Set during the rise of Fascism in Mussolini’s Italy, PINOCCHIO is a story of love and disobedience as Pinocchio struggles to live up to his father’s expectations. – NetFlix
After a series of false starts, stalls and short circuits in 2012, 2018, and 2019, Guillermo del Toro is finally directing his adaptation of Carlo Collodi‘s beloved fairy tale ‘PINOCCHIO,‘ which is slated for a 2021 premiere on NetFlix.
I know, fool us three times. But since we are ever the del Toro fans, and since NetFlix is flipping the bill this go around (and because they have deep pockets), and because it’s actually in production, we believe it will make it to the big screen…ah, we mean your computer monitor.
A conscience is that still small voice that people won’t listen to.
– Carlo Collodi, Pinocchio
And because there is an amazing ensemble cast voice work attached and getting paid that includes: newcomer Gregory Mann (as Pinocchio), Ewan McGregor (as Cricket), David Bradley (as Gepetto), plus Tilda Swinton, Christoph Waltz, Finn Wolfhard, Cate Blanchett, John Turturro, Tim Blake, Nelson, Burn Gorman, and del Toro frequent flier, Ron Perlman (call the bomb squad!), we are hopeful!
We kid because we care, and because we have been disappointed each time the project has fizzled over the last eight years. That aside, we are eagerly awaiting this age-old fable masterpiece to get the stop-motion animation “musical” treatment by El Maestro!
Guillermo del Toro is credited as co-director along with Mark Gustafson, who has an extensive animation resume (Fantastic Mr. Fox, A Very Harold & Kumar Christmas). Concept designer Guy Davis (The Shape of Water) is utilizing Gris Grimly’s original conceptual illustrations, and the production’s puppets are being built by Mackinnon & Saunders (Corpse Bride), a UK-based studio.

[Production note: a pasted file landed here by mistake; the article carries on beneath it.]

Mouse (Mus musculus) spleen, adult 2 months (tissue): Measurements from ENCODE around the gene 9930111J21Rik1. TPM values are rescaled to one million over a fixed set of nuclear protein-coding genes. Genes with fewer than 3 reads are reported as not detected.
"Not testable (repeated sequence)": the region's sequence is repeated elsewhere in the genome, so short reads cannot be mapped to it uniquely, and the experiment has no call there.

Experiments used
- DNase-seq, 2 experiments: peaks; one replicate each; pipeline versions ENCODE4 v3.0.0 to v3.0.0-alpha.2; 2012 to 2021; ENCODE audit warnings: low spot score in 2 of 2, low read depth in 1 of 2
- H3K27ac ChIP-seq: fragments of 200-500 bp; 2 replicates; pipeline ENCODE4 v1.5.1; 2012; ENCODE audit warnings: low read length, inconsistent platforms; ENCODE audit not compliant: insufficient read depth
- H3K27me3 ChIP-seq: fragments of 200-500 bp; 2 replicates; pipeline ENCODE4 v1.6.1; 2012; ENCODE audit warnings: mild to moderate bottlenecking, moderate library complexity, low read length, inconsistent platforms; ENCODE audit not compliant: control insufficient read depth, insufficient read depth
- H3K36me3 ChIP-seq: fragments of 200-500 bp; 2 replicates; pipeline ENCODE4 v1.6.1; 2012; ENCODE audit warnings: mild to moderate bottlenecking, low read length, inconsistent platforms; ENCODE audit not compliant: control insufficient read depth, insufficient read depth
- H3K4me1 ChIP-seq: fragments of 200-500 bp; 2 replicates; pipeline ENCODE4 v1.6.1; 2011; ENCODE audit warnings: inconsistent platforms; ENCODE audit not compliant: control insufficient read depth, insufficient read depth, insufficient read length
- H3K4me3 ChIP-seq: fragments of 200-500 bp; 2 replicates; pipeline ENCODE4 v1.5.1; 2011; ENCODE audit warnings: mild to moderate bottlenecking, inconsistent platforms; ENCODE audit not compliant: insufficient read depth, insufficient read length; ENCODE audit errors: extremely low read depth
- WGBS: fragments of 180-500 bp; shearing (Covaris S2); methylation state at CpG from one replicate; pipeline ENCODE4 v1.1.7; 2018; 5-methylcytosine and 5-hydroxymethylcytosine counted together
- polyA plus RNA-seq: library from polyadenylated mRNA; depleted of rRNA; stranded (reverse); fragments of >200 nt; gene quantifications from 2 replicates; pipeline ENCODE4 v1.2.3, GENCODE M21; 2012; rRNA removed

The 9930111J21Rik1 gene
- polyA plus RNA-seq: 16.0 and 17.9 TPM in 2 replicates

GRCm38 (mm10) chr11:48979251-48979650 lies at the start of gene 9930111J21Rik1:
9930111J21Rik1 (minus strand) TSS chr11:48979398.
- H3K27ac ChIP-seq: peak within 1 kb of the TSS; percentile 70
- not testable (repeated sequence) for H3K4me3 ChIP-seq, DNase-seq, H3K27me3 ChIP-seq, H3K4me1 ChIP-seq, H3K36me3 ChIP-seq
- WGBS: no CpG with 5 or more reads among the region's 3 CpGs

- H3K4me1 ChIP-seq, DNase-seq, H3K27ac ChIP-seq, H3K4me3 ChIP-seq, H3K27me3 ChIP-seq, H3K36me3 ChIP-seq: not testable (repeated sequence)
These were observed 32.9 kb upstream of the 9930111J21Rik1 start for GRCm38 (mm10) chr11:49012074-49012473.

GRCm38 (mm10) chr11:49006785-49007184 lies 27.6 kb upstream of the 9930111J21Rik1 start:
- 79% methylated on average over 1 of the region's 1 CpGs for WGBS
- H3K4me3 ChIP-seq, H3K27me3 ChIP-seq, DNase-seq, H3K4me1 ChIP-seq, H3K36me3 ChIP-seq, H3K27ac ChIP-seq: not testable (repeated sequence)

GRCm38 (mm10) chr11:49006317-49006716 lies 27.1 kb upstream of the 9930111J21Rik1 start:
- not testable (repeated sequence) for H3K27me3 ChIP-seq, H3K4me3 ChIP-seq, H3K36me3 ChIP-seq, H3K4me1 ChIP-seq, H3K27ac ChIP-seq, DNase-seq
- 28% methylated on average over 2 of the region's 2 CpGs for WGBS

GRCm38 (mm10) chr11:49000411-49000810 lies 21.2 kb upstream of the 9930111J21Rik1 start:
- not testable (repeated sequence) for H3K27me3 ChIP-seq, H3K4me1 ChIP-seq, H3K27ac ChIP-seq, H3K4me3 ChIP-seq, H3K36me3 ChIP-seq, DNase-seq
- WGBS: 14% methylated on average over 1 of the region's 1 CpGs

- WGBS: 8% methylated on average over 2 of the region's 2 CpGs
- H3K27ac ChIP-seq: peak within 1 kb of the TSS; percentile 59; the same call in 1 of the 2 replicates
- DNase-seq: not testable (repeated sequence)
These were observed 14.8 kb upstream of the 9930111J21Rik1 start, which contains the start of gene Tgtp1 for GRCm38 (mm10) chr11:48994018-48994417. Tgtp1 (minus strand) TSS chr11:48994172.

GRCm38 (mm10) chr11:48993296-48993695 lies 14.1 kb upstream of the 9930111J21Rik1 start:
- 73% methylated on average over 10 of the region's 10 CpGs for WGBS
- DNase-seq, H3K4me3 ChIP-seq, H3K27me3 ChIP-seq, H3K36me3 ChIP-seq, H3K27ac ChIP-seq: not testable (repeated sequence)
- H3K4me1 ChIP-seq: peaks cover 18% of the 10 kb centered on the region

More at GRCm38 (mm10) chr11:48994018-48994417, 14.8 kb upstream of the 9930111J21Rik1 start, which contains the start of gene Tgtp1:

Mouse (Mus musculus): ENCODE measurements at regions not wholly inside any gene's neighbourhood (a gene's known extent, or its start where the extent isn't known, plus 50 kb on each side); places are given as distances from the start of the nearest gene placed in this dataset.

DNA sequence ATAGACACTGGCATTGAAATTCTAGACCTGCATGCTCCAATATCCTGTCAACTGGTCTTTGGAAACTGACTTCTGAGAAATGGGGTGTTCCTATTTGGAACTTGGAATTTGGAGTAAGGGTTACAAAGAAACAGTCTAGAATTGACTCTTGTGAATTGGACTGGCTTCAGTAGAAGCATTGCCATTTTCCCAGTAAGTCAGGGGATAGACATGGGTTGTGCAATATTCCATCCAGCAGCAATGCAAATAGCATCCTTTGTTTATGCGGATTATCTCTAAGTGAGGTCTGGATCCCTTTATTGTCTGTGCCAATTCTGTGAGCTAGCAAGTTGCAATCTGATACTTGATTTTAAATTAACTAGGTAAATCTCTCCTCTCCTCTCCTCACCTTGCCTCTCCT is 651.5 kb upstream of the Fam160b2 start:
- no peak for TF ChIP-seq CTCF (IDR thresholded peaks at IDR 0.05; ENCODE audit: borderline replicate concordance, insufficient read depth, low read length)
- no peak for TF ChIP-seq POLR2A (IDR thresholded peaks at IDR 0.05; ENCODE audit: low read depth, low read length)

Del Toro recently provided some insight into his vision for the project as he made comparisons and counter traits between Pinocchio and the Mary Shelley creation, Frankenstein (another pet project floating in the ether for some time):
“To me, they’re not exactly the same, but they’re similar. They are both creatures that are created and thrown into a world that they have to figure out on their own. They both have a moral, spiritual journey. I thought Pinocchio could be a great opportunity to talk about disobedience. Obedience isn’t a virtue, it’s a burden. Disobedience is the seed of reason – it’s a desirable way to gain your own soul. I thought this could be an interesting background for Pinocchio, if we set it during the rise of Mussolini – an interesting time for a puppet that refuses to obey.”
The last time we reported out on this project, del Toro had teamed up with renown animation studio Laika—the folk behind Paranorman and Coraline. Since then, work on the animated film has been undertaken by Portland-based ShadowMachine (their biggest project to date) in a co-production partnership with The Jim Henson Company.
It’s a sure bet that del Toro’s take on the subject matter will be exponentially darker than the quaint story we grew up with. Having it set against a Fascist backdrop in the 1930s underscores the point; a common story troupe in his period-piece arsenal: think The Devil’s Backbone and Pan’s Labyrinth. Given the open re-emergence of xenophobia and Fascism here in the U.S. and around the globe, and the world-wide pushback by the poor and working class, there can be no doubt but that del Toro’s take on the classic fable will also be an allegorical zeitgeist of these times.
All we can say is BRING IT!